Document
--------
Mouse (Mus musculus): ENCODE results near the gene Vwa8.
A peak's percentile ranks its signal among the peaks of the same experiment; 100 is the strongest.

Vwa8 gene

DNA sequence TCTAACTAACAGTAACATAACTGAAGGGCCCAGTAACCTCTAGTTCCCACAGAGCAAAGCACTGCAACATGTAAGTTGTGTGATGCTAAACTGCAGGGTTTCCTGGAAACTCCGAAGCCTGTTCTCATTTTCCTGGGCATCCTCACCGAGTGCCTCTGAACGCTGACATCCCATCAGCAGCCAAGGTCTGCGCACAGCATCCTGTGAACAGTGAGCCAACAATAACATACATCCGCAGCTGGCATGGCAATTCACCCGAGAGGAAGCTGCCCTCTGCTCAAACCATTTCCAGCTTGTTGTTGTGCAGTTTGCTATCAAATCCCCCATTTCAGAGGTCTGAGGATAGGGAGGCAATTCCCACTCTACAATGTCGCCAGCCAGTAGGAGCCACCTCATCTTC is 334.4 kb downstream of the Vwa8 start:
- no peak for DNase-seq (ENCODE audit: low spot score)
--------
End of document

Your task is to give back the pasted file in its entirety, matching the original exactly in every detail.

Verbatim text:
Mouse (Mus musculus): ENCODE results near the gene Vwa8.
A peak's percentile ranks its signal among the peaks of the same experiment; 100 is the strongest.

Vwa8 gene

DNA sequence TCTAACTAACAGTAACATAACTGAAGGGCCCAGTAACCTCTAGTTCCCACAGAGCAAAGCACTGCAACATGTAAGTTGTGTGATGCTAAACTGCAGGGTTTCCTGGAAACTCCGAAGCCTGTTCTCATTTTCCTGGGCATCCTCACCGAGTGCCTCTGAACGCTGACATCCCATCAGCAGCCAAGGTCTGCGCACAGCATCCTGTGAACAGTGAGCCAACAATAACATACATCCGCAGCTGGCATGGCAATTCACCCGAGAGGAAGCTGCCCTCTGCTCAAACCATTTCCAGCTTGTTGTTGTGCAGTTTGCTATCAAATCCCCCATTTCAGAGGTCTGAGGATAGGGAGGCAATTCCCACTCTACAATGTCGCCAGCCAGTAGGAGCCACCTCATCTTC is 334.4 kb downstream of the Vwa8 start:
- no peak for DNase-seq (ENCODE audit: low spot score)